Wild weather: Backlog from flight cancellations, ferry services cancelled
Air New Zealand expects it will take about a day or two to clear a backlog of customers from 93 flights cancelled because of strong winds on Monday.
Gale-force winds blasted the country reaching over 120 km/h across both Otago and Canterbury. South-westerly gales hit 140 km/h in Dunedin, while the biggest gust of 172 km/h was recorded at Cape Turnagain.
Air New Zealand chief operations officer Alex Marren told Morning Report about 12,000 customers were caught up in the cancellations and the three international flight diversions.
Marren said flights were already full over the next few days because of the school holidays.
"We are doing everything we can, repositioning aircraft and crew. We had a couple of extra recovery flights last night to Christchurch and Wellington.
"The majority we will be able to re-accommodate on other flights, but there may be some that it could take a day or two to fully re-accommodate.
"If they can't find a flight that works for them, they will be able to hold their fares in credit."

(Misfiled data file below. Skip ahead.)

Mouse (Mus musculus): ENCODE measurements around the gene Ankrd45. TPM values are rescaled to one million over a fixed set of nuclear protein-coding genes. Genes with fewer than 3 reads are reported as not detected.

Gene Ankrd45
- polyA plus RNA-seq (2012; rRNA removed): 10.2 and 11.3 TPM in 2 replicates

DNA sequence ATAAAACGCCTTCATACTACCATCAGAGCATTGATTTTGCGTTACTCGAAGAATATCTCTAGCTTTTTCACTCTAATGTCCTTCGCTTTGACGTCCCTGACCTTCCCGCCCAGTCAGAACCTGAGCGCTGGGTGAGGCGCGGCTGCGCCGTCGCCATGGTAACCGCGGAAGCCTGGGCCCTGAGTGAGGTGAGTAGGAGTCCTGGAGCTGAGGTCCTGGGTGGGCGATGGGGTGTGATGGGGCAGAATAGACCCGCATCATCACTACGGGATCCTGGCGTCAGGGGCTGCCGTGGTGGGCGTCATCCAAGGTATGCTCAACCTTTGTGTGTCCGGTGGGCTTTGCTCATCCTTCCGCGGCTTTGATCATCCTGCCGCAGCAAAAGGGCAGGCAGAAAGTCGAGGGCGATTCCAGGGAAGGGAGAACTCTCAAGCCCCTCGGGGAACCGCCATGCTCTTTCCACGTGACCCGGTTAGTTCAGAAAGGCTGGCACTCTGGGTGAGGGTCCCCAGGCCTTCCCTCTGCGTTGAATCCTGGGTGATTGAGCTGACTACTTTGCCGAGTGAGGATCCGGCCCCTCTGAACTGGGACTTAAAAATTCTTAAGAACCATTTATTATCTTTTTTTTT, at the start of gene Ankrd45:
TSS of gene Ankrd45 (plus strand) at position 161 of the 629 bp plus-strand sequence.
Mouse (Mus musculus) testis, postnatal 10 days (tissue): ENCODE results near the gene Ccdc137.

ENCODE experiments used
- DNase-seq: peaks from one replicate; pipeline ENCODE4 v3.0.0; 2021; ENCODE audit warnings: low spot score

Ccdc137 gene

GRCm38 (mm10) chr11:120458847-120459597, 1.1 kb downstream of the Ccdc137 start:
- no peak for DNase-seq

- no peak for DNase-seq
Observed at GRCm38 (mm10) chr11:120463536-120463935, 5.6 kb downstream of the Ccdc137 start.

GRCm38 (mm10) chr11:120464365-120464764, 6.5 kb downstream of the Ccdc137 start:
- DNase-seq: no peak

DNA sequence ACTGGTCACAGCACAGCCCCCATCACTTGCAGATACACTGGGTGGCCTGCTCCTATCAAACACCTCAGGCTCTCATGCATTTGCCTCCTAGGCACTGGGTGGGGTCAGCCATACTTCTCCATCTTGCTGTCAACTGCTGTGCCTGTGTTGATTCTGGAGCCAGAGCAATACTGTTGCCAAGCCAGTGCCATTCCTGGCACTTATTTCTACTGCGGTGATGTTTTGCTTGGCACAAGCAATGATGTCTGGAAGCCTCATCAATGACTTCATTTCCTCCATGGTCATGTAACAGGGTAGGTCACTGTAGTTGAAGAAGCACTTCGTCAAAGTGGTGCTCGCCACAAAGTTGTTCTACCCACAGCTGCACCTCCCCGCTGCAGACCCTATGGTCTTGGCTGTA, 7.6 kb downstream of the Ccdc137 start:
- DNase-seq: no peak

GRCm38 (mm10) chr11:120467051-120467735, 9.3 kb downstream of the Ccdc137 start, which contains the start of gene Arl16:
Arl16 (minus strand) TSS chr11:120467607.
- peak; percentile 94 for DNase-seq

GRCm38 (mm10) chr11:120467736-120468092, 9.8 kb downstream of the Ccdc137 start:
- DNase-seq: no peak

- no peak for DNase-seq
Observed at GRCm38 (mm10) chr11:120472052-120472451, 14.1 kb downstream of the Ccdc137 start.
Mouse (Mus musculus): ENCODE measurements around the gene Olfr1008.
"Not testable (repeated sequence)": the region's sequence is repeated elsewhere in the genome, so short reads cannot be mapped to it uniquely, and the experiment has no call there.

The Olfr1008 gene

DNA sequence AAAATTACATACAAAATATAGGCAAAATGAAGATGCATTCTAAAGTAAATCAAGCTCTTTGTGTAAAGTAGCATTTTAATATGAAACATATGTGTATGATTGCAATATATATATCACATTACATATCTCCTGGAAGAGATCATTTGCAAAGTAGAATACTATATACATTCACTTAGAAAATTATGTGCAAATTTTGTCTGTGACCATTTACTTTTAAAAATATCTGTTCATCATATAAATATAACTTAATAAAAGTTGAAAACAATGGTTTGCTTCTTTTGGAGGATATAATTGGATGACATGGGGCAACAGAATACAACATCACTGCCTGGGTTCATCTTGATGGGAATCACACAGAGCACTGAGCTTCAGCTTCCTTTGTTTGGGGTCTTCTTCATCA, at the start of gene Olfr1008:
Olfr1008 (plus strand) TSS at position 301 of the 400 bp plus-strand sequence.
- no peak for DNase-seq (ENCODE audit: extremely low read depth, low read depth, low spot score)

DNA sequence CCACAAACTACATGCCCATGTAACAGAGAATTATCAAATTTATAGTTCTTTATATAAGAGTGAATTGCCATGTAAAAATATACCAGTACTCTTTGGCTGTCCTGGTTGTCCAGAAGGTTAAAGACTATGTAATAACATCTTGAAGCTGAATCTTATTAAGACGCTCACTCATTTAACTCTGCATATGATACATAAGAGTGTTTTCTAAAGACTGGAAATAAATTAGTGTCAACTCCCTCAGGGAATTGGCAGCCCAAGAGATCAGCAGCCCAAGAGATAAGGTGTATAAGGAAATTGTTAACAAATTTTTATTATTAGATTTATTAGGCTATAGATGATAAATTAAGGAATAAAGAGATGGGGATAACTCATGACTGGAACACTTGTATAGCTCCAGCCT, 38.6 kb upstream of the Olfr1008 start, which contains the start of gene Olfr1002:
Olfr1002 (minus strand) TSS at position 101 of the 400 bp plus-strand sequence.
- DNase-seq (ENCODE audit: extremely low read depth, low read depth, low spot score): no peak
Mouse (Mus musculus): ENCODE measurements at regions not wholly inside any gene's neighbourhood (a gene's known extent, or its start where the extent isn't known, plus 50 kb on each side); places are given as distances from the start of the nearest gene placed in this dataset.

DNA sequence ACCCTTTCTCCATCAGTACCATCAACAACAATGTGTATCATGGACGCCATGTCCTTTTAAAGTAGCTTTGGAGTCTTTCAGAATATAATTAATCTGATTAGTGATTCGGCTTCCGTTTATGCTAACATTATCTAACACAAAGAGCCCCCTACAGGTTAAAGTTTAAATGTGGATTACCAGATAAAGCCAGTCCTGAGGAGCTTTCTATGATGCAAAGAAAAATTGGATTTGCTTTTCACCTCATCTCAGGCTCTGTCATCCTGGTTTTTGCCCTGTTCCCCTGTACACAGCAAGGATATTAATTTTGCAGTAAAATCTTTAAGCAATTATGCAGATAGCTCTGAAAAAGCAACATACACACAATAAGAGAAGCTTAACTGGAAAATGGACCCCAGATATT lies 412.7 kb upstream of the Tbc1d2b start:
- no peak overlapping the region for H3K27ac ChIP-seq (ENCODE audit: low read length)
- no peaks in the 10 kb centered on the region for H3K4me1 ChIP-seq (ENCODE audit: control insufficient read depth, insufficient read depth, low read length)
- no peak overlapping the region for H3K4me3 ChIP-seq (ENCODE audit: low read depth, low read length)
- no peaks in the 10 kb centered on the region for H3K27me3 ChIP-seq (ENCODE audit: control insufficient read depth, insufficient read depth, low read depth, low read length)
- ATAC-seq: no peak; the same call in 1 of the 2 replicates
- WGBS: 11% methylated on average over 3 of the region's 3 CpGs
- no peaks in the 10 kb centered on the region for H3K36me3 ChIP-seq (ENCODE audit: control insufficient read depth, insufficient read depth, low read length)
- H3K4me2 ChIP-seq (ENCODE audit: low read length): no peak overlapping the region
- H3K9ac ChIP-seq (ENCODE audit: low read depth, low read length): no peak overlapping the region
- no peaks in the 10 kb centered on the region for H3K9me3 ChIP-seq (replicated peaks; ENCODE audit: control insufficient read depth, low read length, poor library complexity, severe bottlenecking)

There could be more disruption to Wellington flights with 40-knot winds forecast, Marren said.
Cook Strait ferry crossings have been cancelled through to mid-afternoon due to strong southerlies and heavy seas.
One Interislander ferry left early to avoid the weather and the Bluebridge overnight trips were reduced to freight only.
MetService said southwest gales over the South Island and lower North Island had eased, all watches and warnings were lifted.
Power was cut to more than 2000 homes in Canterbury and Otago on Monday night, with most restored overnight.
By early Tuesday, 232 homes were still without power in the Okuti Valley and parts of Diamond Harbour, electricity provider Orion said.
Fire and Emergency received 70 weather-related calls in the South Island, most of them in Christchurch.
An Oamaru resident told Morning Report that an enormous tree had fallen into her backyard late last night.
Jenny Sims said she had never seen anything like it in the three years she had lived in Oamaru.
She was fastening a window that had flung open when her door slammed shut and locked her out.
"I had to call the locksmith, he was the one who noticed the tree about to fall," she said.
"Lo and behold there's this massive Douglas fir in the middle of my backyard where it's not supposed to be."
Main image: Arrivals and departures board at Queenstown Airport showing a number of cancelled flights on October 2, 2023.